Florida Considers Christian License Plate

by OnTheWayOut 19 Replies latest jw friends

  • OnTheWayOut

    Florida Considers Christian License Plate

    By JESSICA GRESKO, AP Posted: 2008-04-24 08:22:10 MIAMI (April 24) - Florida drivers can order more than 100 specialty license plates celebrating everything from manatees to the Miami Heat, but one now under consideration would be the first in the nation to explicitly promote a specific religion.

    The Florida Legislature is considering a specialty plate with a design that includes a Christian cross, a stained-glass window and the words "I Believe."

    Rep. Edward Bullard, the plate's sponsor, said people who "believe in their college or university" or "believe in their football team" already have license plates they can buy. The new design is a chance for others to put a tag on their cars with "something they believe in," he said.

    If the plate is approved, Florida would become the first state to have a license plate featuring a religious symbol that's not part of a college logo. Approval would almost certainly face a court challenge.

    The problem with the state manufacturing the plate is that it "sends a message that Florida is essentially a Christian state" and, second, gives the "appearance that the state is endorsing a particular religious preference," said Howard Simon, executive director of the American Civil Liberties Union of Florida.

    The "I Believe" license plate still has a way to go before it reaches the roads. The proposal is part of a package of license plates being debated in the Senate and ready for a floor vote. In the House, the bill that would authorize the plate has passed one committee 8-2. The Legislature's annual session ends May 2.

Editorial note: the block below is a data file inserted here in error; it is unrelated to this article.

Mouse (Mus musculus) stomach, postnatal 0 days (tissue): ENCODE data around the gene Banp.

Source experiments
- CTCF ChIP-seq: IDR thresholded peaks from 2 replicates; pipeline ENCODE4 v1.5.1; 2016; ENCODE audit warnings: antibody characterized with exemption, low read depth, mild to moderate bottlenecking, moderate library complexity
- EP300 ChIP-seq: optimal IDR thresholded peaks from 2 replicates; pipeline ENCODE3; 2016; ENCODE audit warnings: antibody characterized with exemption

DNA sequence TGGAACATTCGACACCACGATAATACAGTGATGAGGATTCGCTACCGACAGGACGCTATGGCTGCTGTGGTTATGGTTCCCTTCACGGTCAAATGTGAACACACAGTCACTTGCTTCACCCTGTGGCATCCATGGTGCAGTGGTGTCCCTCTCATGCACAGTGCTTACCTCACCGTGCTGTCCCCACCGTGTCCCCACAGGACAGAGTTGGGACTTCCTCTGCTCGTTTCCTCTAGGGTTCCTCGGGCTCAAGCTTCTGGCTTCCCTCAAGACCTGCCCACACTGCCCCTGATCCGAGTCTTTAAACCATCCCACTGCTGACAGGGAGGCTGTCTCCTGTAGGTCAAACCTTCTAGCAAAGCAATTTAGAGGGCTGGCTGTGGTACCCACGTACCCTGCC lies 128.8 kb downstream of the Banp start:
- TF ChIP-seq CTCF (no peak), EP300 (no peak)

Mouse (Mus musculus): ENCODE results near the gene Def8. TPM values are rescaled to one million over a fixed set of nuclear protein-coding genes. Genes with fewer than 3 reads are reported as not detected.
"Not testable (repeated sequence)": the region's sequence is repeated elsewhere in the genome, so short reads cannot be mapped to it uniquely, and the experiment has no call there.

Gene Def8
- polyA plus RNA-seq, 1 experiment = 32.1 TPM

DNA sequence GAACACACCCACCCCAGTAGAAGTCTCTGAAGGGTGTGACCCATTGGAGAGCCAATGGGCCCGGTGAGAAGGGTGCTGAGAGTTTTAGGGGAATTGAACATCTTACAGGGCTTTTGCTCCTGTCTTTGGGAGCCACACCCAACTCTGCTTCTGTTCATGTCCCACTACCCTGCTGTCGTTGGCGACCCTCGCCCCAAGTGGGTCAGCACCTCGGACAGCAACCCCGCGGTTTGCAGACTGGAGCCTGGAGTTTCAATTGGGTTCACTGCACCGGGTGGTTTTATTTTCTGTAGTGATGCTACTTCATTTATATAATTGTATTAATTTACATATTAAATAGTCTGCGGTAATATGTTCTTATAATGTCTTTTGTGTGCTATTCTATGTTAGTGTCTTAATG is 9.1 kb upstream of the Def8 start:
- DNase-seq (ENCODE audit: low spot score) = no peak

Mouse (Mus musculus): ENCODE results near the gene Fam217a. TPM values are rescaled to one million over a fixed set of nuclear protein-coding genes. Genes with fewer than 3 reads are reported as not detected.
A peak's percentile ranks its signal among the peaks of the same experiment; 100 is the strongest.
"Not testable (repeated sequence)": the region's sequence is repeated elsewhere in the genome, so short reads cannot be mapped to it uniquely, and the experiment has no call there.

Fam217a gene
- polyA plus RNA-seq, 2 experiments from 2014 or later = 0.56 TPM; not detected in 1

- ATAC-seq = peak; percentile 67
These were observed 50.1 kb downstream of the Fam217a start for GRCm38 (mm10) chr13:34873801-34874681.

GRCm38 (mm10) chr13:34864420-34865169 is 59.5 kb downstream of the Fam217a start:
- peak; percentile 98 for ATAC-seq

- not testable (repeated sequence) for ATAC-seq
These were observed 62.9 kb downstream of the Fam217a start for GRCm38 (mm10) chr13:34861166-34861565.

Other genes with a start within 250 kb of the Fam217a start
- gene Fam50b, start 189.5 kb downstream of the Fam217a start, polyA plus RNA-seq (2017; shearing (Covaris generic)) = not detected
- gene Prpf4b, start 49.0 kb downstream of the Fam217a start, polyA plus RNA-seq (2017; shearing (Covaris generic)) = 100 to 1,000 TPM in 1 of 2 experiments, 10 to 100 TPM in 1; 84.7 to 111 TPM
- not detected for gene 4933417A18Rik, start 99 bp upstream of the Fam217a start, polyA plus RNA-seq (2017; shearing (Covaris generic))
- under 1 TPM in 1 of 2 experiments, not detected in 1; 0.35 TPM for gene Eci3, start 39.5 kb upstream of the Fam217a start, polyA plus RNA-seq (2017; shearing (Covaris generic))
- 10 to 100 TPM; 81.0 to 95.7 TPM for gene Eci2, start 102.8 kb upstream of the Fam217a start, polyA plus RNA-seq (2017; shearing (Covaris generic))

Some lawmakers say the state should be careful. Rep. Kelly Skidmore said she is a Roman Catholic and goes to Mass on Sundays, but she believes the "I Believe" plate is inappropriate for the government to produce.

    "It's not a road I want to go down. I don't want to see the Star of David next. I don't want to see a Torah next. None of that stuff is appropriate to me," said Skidmore, a Democrat who voted against the plate in committee. "I just believe that."

    Florida's specialty license plates require the payment of additional fees, some of which go to causes the plates endorse.

    One plate approved in 2004, displaying the motto "Family First," funds Sheridan House, which provides family programs but also sees its purpose as "sharing the Gospel of Jesus Christ, the Bible" and "information about the Christian faith."

    The bill creating the "I Believe" plate would also create an "In God We Trust" plate to benefit the children of soldiers and law enforcement officers whose parents have died. It also could face opposition as a violation of the separation of church and state.

    An Indiana plate with the same "In God We Trust" phrase has been challenged by the ACLU, but the courts so far have deemed it legal, arguing that it is comparable with other specialty plates.

    This isn't the first time a Florida license plate design has created religious controversy. In 1999, lawmakers approved a bright yellow "Choose Life" license plate with a picture of a boy and girl. It raises money for agencies that encourage women to not have abortions.

    That generated a court battle, with abortion rights groups saying the plate had religious overtones. But it was ruled legal, and about a dozen states now have similar plates.

    A "Trust God" license plate was proposed in Florida in 2003. It would have given money to Christian radio stations and charities, but was never produced.

    Earlier this year, a legislative committee was shown an image of a "Trinity" plate that showed a Christlike figure with his arms outstretched. It and two other plates were voted down.

    The group asking for the "I Believe" plate, the Orlando-based nonprofit Faith in Teaching Inc., supports faith-based schools activities. The plate would cost drivers an extra $25 annual fee.